wiki:Linux/Ubuntu/GoogleEarthPlusRealTimeGPS

Google Earth Real-time GPS Tracking

The recent release of Google Earth v4.3 beta makes it possible to enable real-time GPS tracking for Google Earth on Linux - functionality that has been conspicuously and annoyingly missing and makes the Linux version a poor relation to its Windows and Mac siblings. It is also possible without requiring the built-in functionality since it only entails creating a Network Link.

Realtime GPS

If you are using Google Earth v4.3 Plus (subscription version) you should have the Tools > GPS menu. In the resulting dialog there are two tabs. The Realtime tab has a button to start tracking.

Set the correct configuration and press the Start button and you'll find there's a new entry in Temporary Places called Realtime GPS. This is a Network Link that points to a local KML file. The location is "./realtime/Realtime GPS.kml". The location is relative to Google Earth's installation directory.

Google Earth basic (free) version only

If you're using the free version you can create this Network Link manually and then enjoy GPS support too. If you have a Plus subscription skip this section.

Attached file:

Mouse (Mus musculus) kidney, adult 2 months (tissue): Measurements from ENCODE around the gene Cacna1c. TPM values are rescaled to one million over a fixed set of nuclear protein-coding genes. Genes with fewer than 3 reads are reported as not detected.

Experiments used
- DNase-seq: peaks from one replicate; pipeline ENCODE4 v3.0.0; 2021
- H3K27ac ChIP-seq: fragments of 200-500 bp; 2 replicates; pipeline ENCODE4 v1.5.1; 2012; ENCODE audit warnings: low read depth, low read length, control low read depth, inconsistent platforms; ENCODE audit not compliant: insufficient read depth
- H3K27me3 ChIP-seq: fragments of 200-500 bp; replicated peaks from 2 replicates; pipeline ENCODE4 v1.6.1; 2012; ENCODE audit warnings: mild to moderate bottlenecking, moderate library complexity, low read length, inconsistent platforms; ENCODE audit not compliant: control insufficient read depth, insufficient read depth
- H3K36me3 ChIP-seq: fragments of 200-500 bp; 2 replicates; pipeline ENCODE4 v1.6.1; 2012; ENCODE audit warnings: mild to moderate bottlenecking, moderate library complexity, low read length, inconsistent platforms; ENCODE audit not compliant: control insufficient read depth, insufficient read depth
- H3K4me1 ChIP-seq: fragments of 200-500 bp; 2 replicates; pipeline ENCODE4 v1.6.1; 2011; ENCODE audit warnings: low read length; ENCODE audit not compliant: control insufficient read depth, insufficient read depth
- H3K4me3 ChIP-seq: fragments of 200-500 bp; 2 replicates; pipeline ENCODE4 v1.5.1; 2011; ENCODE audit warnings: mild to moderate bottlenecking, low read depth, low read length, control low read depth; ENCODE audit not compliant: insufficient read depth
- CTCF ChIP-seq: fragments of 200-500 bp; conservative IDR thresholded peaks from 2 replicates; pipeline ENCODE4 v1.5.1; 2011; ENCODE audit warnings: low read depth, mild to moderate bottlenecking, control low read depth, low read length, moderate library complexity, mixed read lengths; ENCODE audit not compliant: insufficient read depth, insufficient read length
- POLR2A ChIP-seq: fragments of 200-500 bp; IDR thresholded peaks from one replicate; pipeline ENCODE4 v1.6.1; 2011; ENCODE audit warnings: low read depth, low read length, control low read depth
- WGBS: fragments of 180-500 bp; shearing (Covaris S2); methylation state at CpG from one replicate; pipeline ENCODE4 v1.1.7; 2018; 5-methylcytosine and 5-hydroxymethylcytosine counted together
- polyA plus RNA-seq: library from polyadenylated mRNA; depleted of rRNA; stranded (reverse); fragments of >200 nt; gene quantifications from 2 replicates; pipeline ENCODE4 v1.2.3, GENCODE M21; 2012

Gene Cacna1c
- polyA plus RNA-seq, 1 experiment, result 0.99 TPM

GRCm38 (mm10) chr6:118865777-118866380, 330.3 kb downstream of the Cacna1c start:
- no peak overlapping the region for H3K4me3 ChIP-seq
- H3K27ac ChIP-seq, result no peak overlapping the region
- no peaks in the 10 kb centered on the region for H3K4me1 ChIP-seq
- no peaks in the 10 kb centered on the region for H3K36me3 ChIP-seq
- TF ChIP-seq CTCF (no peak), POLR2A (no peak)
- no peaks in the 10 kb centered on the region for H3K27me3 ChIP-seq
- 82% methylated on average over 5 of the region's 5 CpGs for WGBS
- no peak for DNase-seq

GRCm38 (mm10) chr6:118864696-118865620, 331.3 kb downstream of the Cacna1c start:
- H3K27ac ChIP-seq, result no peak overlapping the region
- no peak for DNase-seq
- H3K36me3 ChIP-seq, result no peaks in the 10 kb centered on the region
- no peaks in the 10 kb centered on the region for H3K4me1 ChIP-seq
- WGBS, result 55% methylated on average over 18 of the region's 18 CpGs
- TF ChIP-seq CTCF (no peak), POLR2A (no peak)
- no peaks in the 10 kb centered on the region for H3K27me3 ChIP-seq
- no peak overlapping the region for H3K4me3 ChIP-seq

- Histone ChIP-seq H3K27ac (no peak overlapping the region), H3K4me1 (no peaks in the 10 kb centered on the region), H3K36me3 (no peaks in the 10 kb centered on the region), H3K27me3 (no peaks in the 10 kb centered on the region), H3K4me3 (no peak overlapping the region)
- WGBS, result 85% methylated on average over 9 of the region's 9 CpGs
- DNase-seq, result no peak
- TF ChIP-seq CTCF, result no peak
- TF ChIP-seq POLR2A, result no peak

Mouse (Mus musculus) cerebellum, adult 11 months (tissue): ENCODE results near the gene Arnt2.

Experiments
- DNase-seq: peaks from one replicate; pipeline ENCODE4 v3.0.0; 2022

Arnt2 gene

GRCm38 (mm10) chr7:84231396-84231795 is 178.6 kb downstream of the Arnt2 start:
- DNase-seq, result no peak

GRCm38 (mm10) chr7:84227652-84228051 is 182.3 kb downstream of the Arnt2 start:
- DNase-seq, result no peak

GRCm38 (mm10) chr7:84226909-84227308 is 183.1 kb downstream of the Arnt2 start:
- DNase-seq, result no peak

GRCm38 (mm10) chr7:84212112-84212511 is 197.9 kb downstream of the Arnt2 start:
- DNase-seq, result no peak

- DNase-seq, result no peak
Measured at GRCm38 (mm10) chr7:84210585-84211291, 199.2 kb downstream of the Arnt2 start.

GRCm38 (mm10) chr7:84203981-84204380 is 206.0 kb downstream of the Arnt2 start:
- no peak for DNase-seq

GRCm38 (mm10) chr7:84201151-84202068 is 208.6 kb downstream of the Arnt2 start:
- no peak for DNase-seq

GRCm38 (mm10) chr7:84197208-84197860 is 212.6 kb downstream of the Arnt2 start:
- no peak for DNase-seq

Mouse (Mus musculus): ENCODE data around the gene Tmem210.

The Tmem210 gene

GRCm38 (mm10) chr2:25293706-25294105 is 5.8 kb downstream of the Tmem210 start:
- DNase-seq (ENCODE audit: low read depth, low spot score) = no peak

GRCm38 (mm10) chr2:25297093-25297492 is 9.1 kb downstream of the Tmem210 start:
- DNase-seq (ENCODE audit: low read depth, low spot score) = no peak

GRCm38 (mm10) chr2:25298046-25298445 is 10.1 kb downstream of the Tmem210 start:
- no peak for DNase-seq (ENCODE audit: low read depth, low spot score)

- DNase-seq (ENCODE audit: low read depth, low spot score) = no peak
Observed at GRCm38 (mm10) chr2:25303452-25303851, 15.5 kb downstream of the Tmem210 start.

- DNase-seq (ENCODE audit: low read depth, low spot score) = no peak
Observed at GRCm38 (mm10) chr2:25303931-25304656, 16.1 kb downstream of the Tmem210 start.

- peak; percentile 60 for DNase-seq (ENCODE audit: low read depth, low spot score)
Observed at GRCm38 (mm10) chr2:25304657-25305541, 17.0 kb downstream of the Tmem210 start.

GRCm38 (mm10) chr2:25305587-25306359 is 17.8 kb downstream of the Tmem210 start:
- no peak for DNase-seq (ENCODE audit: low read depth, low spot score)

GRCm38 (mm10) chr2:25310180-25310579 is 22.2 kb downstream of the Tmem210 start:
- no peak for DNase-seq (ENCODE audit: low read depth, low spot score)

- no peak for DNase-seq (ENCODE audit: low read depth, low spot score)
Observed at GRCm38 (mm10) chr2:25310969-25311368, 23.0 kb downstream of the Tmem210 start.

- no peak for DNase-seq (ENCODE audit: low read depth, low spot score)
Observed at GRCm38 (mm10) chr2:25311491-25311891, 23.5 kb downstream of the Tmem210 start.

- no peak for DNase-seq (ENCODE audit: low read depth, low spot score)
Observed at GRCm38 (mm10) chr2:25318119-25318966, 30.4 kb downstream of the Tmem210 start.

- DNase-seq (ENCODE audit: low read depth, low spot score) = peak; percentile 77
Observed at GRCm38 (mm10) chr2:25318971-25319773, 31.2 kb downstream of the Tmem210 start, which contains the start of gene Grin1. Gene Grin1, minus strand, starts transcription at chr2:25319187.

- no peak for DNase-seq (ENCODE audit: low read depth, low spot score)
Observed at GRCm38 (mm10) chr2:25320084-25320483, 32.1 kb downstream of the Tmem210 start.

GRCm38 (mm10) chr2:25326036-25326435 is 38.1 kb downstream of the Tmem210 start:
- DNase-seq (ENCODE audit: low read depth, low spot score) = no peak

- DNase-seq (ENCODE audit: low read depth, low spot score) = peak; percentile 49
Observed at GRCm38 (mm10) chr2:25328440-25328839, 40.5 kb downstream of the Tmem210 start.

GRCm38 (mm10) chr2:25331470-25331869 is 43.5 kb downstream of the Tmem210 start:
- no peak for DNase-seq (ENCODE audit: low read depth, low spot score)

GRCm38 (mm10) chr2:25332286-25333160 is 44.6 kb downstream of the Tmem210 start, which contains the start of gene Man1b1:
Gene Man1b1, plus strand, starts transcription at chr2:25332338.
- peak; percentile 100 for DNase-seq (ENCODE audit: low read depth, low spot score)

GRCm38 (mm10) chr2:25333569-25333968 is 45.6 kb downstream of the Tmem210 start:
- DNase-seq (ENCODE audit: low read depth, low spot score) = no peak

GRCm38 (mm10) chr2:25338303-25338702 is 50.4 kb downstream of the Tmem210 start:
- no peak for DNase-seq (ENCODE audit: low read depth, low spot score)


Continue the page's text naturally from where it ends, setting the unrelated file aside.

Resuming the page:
Save the following file 'Realtime GPS.kml' to the Google Earth installation directory. On my system that is "/opt/google-earth/Realtime GPS.kml"

<?xml version="1.0" encoding="UTF-8"?>
<kml xmlns="http://earth.google.com/kml/2.2">
<NetworkLink>
	<name>Realtime GPS</name>
	<open>1</open>
	<Link>
		<href>./realtime/Realtime GPS.kml</href>
		<refreshMode>onInterval</refreshMode>
	</Link>
</NetworkLink>
</kml>

Now open the file in Places (File > Open...).

GPS Device

Many GPS devices output data using the NMEA text format. They do it via a slow serial port link. Therefore any application that can connect to a serial port and read text can make use of the output.

I have a Pretec CompactGPS (Compact Flash form-factor) device that can, with a PCMCIA adapter, be used in a PC as well as a PDA. The Pretec CompactGPS presents to Linux as a 16-bit PCMCIA device that without additional drivers provides a serial port connection at 4800 baud, 8 data bits, no parity, 1 stop bit and no flow control (4800 8n1).

The kernel must support 16-bit PCMCIA devices (CONFIG_PCMCIA) and create a serial port for PCMCIA aka Card Services (CONFIG_SERIAL_8250_CS). On most distributions this will be the case but if you use a custom kernel make sure of these. If using modules these are pcmcia.ko and serial_cs.ko

$ lsmod | egrep pcmcia
pcmcia                 50592  1 serial_cs
pcmcia_core            49732  4 serial_cs,pcmcia,yenta_socket,rsrc_nonstatic

When the device is plugged in the log will show something like: